Camilla Clarkson Thank you for your comment. The beauty of mathematics lies in the connections we make, not the disparate skills. Quite a lot has been added to the higher tier. Explain that each person represents a term in a sequence, given by the headband. Part a has been done as an example. Pupil 3 turns around their card — Red 7.
I love the worksheets produced by danwalker on TES resources. Give each pupil in the sequence the appropriate number from the two times table. As always, Resourcaholic is the place to find all updates. Patterns and sequences solutions docx. Hopefully my students will be able to assess the materials. Unknown 26 August at
Sorry, your blog cannot share posts by email. This question appeared on AQA Paper 2 for both homewogk and higher tier: I was a bit confused by the meaning of ‘Fibonacci type sequences’ because I thought that there was only one Fibonacci sequence and by definition it is 1, 1, 2, 3, 5, 8, 13, I’m surprised to hear that this formula is homeowrk GCSE textbooks – I didn’t know it was commonly used at this level.
The sample assessment materials provide two examples of geometric progression questions. Camilla Clarkson Thank you for your comment. Or a mystery number? Try this with other sequences and develop the idea of Nth term.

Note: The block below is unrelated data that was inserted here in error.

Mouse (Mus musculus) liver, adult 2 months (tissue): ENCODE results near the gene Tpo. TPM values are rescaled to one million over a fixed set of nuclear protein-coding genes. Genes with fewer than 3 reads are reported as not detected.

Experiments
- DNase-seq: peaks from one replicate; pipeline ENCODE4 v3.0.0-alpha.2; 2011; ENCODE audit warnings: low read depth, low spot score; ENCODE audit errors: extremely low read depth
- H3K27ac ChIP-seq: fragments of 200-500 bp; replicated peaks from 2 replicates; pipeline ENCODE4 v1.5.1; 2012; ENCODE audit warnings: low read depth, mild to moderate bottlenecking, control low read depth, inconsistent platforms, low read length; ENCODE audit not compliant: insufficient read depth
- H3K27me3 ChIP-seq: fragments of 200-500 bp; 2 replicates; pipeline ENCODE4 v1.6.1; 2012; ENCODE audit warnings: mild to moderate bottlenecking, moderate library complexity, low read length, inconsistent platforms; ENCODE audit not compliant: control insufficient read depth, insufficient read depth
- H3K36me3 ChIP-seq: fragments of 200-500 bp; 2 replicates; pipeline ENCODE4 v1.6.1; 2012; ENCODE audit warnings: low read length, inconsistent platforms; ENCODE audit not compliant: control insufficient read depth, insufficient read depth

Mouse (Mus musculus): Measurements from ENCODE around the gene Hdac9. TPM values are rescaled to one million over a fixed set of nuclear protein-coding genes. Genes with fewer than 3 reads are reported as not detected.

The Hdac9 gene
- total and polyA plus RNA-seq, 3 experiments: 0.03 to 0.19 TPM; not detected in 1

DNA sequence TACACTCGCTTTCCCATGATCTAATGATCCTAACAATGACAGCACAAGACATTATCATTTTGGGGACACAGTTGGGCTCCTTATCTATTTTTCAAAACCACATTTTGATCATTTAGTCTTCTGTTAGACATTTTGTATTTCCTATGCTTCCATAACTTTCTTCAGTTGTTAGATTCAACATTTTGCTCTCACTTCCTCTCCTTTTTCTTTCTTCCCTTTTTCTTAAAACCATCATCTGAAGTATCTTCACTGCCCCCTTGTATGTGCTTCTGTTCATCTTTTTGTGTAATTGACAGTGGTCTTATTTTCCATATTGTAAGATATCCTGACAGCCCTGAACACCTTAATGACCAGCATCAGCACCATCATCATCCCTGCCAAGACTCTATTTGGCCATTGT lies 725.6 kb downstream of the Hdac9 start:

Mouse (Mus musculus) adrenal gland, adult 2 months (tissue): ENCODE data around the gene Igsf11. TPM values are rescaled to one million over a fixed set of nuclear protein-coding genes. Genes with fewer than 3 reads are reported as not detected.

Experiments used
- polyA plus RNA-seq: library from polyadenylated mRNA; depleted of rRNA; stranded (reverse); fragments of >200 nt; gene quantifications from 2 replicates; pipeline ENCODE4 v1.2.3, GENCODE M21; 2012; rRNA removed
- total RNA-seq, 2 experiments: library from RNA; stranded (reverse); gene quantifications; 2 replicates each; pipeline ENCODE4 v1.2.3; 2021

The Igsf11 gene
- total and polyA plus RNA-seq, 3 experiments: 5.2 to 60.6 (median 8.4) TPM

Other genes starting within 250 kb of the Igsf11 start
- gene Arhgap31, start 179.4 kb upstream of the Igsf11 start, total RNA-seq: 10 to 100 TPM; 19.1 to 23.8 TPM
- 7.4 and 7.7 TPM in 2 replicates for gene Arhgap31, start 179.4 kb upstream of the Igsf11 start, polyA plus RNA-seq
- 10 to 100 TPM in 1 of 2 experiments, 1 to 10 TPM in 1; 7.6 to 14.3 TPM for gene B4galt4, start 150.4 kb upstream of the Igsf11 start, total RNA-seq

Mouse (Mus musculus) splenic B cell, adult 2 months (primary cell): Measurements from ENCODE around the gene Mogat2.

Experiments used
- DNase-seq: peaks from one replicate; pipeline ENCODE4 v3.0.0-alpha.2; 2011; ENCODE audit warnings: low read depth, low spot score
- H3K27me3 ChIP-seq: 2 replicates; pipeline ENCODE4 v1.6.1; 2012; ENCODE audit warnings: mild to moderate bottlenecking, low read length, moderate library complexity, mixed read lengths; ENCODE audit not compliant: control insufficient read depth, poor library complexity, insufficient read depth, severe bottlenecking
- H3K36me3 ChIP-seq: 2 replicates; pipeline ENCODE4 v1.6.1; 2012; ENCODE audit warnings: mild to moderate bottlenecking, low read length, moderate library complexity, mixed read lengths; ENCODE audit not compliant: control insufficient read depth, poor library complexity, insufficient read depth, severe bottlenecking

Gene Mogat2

How do you get from the headband to the sequence?
Jason Langrish 28 August at Unknown 26 August at Patterns and sequences A4 two per page. Seema Amin 10 January at Give each pupil a different. He wanted to make something for the pupils to have in their book to remember this. Patterns and sequences A4 one per page.
I really appreciate the links to all the resources – brilliant! Thankfully Edexcel’s sample assessment materials clarify this for us – this question appears on both their foundation and higher sample papers: A worksheet on the nth term and term-to-term rule of sequences The worksheet begins with substitution into an nth term to generate a sequence, progressing to finding an nth term and finishing with harder problems. Patterns and sequences solutions docx. Karla Bennett, I agree with you: Thanks so much I have found a wealth of information regarding resources for the new gcse topics.
What is your understanding of nth term of arithmetic sequences. Keep me logged in. The beauty of mathematics lies in tew connections we make, not the disparate skills.
This is what he came up with: Also, do have a look at AQA’s resources for this topic – their recurrence relations activities are great. This is a nice introduction to the topic – I have a worksheet on it here.
Outcome I used this as a plenary for a term to term sequences lesson with a shared class. Pattern Spotting In a fairly simple sequence, students might be able to make comparisons to known sequences eg square numbers to derive the nth term. Download the free PDF resource.
A good selection of questions too. In the following lesson my colleague, D, used this idea to develop the concept of Nth term with another class.
But now we need to include a few weeks’ worth of sequences lessons in our GCSE schemes of work. Pupil 2 turns around their card — Red 5. I described them using the following comparisons with the roller disco at our local Sports Centre: